It may be prudent to inform your adult children of your estate plan

The Wall Street Journal has observed that "for many parents, it is easier to talk to their children about sex than money." Indeed, telling children what they stand to inherit can be a subject "fraught with emotional land mines" for many parents. Some parents prefer to keep the matter of their last wishes private. Wealthy parents may be afraid to discuss their estate plan with their children because they fear ruining their children's work ethic or giving them a harmful sense of entitlement.

Without doubt, having a conversation with your children about what they can and cannot expect to inherit can be stressful and awkward for parents. As noted on the Time magazine website, many parents simply chose to avoid what they perceive as the unpleasant task of sitting down and talking to their children about their estate planning objectives. Unfortunately, children who are blindsided by the terms of a will may lash out against their siblings. Some may be angry enough to consider contesting the will or making life extremely difficult for the executor of the estate.

One estate planning decision that often threatens to touch off a veritable civil war among siblings is when an estate is going to be distributed to children unequally. AARP advises that, if you chose to distribute your estate unequally, you should explain this decision to your children if you believe that this will avoid a family schism. There are often good reasons why an unequal distribution of an estate is made. If you are prepared to logically explain to your children why an unequal distribution of your estate makes sense, this could alleviate the chances for family bickering after you pass.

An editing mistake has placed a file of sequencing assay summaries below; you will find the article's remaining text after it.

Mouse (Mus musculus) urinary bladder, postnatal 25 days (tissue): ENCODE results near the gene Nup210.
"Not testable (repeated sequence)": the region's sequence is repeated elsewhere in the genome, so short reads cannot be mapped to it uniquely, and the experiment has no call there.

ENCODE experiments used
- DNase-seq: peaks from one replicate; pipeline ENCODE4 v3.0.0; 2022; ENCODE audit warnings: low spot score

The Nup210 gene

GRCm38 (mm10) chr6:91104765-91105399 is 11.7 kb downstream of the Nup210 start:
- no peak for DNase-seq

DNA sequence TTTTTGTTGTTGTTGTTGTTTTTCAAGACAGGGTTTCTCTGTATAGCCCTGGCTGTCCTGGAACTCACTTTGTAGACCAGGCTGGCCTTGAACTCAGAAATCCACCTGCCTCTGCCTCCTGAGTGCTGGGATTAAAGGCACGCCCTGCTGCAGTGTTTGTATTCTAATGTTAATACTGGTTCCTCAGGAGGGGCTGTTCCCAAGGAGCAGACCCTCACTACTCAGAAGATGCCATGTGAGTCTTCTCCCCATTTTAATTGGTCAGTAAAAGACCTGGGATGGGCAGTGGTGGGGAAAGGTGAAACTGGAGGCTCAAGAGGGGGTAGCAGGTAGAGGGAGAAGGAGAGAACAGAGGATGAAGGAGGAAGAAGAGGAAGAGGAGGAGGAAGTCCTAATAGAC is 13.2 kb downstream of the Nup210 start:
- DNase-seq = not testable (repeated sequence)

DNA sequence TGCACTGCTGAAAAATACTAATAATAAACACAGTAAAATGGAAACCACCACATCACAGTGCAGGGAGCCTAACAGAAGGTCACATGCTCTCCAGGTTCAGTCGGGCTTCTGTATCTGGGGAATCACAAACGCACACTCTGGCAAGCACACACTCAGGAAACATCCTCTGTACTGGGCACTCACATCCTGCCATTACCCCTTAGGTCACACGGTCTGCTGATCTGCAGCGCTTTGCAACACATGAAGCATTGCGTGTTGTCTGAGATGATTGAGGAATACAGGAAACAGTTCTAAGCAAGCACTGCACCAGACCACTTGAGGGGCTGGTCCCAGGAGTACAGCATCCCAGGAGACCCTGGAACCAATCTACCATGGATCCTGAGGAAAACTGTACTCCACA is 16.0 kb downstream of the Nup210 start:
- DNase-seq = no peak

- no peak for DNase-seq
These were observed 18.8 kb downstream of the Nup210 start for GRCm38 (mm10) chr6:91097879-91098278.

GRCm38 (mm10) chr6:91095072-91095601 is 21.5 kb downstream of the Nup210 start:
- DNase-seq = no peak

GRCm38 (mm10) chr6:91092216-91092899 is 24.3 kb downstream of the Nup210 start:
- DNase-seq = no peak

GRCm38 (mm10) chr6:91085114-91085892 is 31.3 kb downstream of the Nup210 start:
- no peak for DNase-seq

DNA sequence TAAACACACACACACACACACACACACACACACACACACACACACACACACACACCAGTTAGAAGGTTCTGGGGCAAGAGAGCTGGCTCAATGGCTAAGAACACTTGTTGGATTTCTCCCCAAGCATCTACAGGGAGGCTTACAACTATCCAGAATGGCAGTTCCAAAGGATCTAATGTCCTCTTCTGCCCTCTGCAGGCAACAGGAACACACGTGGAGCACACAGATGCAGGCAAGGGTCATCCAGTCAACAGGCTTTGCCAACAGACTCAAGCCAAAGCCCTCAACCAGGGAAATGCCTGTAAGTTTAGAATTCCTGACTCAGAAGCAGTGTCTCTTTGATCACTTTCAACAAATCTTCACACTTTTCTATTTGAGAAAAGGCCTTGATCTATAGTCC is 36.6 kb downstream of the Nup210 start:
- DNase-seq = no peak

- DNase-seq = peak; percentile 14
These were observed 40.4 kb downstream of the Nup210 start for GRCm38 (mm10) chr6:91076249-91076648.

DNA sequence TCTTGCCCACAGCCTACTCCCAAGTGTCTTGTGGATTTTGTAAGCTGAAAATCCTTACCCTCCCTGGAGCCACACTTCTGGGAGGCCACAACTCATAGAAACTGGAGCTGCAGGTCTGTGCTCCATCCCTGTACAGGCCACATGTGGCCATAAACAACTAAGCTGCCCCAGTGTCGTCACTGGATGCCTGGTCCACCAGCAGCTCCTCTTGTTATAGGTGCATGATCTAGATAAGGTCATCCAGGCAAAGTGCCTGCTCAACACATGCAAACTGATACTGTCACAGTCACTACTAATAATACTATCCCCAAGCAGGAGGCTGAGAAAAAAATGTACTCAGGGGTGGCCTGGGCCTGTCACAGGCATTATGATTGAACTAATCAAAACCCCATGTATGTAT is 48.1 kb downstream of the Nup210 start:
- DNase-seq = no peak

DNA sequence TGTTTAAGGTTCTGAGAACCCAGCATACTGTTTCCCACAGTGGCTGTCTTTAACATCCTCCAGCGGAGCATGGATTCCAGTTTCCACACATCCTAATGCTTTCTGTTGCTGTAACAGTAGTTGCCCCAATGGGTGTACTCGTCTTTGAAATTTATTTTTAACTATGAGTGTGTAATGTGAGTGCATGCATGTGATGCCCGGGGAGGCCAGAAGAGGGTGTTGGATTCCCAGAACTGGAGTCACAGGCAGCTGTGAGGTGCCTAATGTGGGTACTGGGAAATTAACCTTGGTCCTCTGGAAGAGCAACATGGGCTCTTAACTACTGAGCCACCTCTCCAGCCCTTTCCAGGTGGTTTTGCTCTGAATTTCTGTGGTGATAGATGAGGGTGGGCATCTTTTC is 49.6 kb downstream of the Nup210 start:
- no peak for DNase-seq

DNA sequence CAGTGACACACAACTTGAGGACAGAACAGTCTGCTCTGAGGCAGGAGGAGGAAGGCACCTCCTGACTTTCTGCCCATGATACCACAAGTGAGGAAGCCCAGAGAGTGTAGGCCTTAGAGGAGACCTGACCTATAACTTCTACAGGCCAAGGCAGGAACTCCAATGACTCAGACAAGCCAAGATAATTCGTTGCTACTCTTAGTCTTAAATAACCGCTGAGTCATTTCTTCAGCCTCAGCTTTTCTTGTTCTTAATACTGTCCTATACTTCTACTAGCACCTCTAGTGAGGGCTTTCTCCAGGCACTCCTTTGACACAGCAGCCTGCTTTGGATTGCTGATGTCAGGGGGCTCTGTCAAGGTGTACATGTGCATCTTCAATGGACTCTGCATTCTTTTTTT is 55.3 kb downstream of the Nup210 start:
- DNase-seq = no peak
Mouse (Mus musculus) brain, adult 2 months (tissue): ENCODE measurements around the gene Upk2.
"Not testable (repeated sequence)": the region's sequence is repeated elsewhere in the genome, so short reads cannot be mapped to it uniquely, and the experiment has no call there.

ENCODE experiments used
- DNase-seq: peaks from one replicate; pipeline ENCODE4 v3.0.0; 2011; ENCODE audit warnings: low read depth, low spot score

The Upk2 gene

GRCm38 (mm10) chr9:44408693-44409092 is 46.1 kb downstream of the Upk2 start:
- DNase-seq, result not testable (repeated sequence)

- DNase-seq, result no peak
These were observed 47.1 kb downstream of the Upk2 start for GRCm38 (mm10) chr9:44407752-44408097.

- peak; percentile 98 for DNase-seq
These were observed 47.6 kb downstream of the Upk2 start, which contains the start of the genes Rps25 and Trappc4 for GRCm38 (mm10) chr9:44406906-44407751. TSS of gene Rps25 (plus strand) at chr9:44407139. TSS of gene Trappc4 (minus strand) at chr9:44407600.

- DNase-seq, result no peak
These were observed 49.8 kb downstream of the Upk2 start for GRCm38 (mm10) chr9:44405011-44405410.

Another possible source for familial discord pertains to keepsakes and heirlooms. Bequests of items with great sentimental value, such as a mother's diamond engagement ring, often bring out the worst in siblings following a parent's passing. It might be wise to give each child the opportunity to speak up and declare which items of personal property they would like to receive. You could then take the children's wishes into account and try to divide-as equally as possible-the family mementos and heirlooms.

Holding a meeting

There are no hard-and-fast rules for how to tell your children about their inheritance. Many parents prefer to convene a family meeting in order to gather all of the children together and clear the air-hopefully once and for all-about what each child can expect to inherit.

The Next Avenue website advises that, before holding the meeting, you may wish to take the time to determine the goals and objectives you want to achieve and then draft an outline with a few talking points. It is further advised that you consider having your attorney draft a summary of your estate plan. This summary could be distributed to your heirs in advance of the family meeting and everyone would have the opportunity to review the synopsis and formulate any questions they would like to ask. During the meeting, you should explain your estate planning objectives in a confident and calming tone and ensure that everyone has the opportunity to ask questions.

Seek legal counsel

If you are concerned about the financial security of your loved ones, but have put off estate planning, you should call a California attorney experienced in developing estate plans as soon as possible.